My pet raccoon…

For as long as I can remember, I’ve loved raccoons.  Don’t have the foggiest idea when this began, just know that from a very early age I would check out books from the library about them and constantly pester my parents about getting one for a pet.  May have had something to do with rumors that my dad had had one when he was young, but also I’d attribute it to Rascal, a non-fiction account about, yep, a boy and his pet raccoon.

Anyway, when I was about 13 or 14 I got my chance: a neighbor of my best friend growing up (Mike) had a litter of raccoons fall through his ceiling and the mother took off.  Mike and I each paid I think $50 for a kit (Mike shared the same fascination with raccoons); I selected a male and he took a female.  We had grand plans of mating them later on and selling the kits (though I don’t think it was particularly legal to own a wild raccoon in suburban Dallas).

I named him Kipper.  Again, don’t know why, perhaps because the name mimicked the chittering sounds raccoons make.  He stayed in the house until we (read: my dad) built a large cage for him in the backyard; it had a few thick branches/logs set up within so Kipper could climb and a small box/den set up in one of the corners so he could sleep during the days. After Kipper was released the cage would become home to a flight of doves my dad kept (I was never quite sure why he wanted those doves, either).

Kipper was a fun pet for a time – he was definitely unique in the neighborhood.  He would play with our spaniel, Three (her name’s another story), when he was young, much to the dog’s consternation, and he loved to ride on people’s shoulders.  We fed him dog food and bananas and, to appeal to his hunting instincts, we would occasionally dump 5 or 6 “feeder” goldfish in his half-barrel water dish.  He would perch on the rim of that plastic tub and put his paws in the water, grabbing those fish and chomping them down, his poofed ring-tail held straight out for balance.  I would spend afternoons petting him and carrying him through the house, but raccoons are not affectionate like dogs or even cats – he would sniff and occasionally lick my hand, but he was not the type of pet to pine for attention.

In the meantime, though, Mike’s female had bitten a friend of his and the friend’s parents worried about rabies, so his raccoon had to be put down to test for the disease (negative, of course).  I had Kipper for about a year or so, maybe two.  The beginning of the end came one night when I went out to feed him his supper.  When I entered the cage, Kipper darted down the branch from his den and attacked my leg – I mean he bit the shit out of my calf.  I still have the scar from those nasty canines.  I was able to shake him off and slip out the cage, but I was ready to get rid of him at that point.  My dad, however, held off on that decision until Kipper attacked him a couple nights later and bit him on the head.  We packed him up in my dad’s truck the next weekend and dad drove him out to a hunting lease, releasing him by a tank with a pile of dog food and a heap of bananas.  I try to imagine the disappointment he must have felt when he realized banana trees don’t exist in central Texas.  But I’m sure he lived a nice long life.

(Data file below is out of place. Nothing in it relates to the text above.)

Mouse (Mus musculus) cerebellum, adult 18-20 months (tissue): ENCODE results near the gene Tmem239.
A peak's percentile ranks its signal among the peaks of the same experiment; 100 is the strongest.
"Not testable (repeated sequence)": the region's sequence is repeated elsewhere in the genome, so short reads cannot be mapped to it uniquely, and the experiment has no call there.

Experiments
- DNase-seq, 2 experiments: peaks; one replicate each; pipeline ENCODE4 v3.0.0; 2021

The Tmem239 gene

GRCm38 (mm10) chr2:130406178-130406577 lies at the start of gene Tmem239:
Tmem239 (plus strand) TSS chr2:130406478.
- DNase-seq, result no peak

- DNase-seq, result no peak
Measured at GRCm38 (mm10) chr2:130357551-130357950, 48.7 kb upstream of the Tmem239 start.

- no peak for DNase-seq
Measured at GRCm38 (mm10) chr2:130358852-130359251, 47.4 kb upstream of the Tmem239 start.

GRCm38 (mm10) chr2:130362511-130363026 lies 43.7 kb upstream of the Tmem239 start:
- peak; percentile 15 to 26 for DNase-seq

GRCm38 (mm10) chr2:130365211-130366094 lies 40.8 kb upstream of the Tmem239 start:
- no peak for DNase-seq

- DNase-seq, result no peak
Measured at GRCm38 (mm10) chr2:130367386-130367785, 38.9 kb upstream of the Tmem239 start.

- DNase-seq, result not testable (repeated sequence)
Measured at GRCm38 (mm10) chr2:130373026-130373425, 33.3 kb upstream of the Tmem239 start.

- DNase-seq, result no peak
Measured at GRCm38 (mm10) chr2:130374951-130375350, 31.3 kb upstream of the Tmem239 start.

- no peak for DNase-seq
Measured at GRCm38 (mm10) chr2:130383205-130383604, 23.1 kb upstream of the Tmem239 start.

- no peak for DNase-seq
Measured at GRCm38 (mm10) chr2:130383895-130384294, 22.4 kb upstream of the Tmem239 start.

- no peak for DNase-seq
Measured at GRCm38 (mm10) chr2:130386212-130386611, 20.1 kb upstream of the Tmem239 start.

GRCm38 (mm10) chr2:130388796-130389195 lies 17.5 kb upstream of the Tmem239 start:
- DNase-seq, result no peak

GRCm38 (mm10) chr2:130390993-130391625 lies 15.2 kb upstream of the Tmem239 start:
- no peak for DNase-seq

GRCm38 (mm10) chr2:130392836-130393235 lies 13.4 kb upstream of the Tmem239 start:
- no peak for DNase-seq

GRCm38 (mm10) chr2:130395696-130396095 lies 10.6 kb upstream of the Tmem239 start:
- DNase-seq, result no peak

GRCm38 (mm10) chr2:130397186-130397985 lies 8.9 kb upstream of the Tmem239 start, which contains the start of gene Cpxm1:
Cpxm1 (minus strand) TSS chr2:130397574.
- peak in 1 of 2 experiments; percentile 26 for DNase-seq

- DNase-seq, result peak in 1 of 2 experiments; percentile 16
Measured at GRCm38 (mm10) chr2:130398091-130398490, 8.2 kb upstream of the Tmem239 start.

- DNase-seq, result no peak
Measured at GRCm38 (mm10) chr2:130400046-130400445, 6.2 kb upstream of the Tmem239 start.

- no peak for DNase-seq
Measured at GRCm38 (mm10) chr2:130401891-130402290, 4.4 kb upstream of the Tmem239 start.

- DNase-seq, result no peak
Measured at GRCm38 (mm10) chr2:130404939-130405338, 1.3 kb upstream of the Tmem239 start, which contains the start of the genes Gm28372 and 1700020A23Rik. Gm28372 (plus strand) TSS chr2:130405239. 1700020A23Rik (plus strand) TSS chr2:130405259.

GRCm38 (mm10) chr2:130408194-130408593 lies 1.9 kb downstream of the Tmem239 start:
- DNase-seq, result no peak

I’ve always figured Kipper’s aggressiveness came from his reaching sexual maturity, and obviously having no outlet for that.  But it’s also a lesson to me that wild animals should not be kept as pets, no matter how much love for the animal you might have.   I have fond memories of Kipper, but that night he bit me dominates them, sadly.

This past week a couple brought in a baby raccoon to my wife’s clinic – it had been attacked by dogs and had a broken jaw and leg.  I was able to go in and hold it for a bit – they had named it ‘Radar’ (I suppose that works) – and it brought back some memories of Kipper.  I was also able to introduce Radar to my older daughter, who now tells me that she loves raccoons.

Yeah, me too.

2 Responses to “My pet raccoon…”

  1. What a cute kid you were! You still look like that!

  2. What a terrific story and lesson regarding wild animals as pets. I love that you still have the photos. My son is doing a book report on racoons for his third grade class and asked me if anyone ever keeps racoons as pets. I know he will enjoy reading your story.

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